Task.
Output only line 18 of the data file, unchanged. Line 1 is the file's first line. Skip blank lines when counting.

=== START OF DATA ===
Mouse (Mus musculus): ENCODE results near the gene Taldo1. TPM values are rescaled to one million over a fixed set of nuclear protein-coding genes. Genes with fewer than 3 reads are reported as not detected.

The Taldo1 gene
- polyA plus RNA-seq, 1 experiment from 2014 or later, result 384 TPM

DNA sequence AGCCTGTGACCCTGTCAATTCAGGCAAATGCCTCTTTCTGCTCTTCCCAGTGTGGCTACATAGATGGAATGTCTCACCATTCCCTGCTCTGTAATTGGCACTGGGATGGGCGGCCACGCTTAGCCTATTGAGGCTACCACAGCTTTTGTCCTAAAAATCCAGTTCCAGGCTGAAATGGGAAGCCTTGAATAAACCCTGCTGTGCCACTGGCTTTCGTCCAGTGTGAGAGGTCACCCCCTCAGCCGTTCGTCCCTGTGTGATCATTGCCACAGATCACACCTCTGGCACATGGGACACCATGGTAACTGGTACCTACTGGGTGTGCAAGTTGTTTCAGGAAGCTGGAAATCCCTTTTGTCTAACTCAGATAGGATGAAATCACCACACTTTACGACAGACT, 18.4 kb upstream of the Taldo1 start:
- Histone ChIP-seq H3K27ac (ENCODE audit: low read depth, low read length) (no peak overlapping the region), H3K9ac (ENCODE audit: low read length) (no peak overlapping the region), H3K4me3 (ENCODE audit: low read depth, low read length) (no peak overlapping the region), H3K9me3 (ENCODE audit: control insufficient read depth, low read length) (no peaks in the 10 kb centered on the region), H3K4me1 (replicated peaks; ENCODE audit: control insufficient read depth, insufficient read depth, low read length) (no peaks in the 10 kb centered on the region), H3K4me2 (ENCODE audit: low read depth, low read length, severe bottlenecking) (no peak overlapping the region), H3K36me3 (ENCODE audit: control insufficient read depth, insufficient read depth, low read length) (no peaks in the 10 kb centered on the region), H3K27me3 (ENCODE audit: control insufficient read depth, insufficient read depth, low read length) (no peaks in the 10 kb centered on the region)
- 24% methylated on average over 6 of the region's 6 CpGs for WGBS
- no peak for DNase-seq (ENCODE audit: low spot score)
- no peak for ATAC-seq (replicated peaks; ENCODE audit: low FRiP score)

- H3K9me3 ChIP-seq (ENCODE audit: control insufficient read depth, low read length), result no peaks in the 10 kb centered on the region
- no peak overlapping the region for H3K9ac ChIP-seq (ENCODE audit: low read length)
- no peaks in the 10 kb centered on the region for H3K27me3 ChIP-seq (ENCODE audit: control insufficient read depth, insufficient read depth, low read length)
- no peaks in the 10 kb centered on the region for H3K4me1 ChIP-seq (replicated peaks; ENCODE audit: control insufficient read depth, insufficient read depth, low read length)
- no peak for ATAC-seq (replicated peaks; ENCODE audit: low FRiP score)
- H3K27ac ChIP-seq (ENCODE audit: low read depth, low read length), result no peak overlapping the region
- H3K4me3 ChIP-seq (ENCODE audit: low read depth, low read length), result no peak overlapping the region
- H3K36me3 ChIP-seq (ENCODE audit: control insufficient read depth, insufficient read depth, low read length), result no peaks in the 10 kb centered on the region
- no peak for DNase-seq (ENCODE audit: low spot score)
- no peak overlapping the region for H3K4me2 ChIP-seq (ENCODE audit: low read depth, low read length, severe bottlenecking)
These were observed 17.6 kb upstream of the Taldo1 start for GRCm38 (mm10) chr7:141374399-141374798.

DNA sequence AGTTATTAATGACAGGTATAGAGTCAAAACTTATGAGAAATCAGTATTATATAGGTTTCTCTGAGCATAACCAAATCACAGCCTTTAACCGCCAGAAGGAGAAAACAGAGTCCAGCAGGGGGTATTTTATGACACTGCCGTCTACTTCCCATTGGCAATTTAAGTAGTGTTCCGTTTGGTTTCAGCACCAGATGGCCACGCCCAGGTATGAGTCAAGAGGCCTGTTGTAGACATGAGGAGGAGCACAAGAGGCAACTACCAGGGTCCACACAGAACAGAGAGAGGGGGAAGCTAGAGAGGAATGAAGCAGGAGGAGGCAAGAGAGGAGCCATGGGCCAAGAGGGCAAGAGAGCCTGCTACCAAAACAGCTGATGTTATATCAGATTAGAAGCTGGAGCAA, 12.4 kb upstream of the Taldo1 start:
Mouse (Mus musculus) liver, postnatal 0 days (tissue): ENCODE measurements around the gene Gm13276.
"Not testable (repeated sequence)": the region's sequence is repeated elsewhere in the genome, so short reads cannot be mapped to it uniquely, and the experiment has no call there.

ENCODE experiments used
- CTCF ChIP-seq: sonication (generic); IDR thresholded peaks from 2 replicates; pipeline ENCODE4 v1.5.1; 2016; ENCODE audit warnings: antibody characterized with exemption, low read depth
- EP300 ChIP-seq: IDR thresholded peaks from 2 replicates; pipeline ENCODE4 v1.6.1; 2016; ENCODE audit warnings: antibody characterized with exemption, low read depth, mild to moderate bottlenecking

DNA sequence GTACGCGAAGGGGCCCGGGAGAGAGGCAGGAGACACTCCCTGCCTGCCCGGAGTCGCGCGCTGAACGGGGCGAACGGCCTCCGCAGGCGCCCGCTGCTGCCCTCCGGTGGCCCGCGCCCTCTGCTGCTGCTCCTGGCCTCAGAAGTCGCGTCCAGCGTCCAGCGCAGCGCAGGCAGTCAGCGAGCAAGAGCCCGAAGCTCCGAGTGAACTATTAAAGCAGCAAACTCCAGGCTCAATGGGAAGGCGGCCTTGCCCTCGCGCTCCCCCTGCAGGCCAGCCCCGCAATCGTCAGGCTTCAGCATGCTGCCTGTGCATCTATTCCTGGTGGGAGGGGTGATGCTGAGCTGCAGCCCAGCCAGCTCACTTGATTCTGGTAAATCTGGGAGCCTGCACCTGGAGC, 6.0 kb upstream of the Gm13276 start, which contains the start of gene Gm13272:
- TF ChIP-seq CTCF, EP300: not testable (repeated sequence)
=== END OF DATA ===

- no peak overlapping the region for H3K4me2 ChIP-seq (ENCODE audit: low read depth, low read length, severe bottlenecking)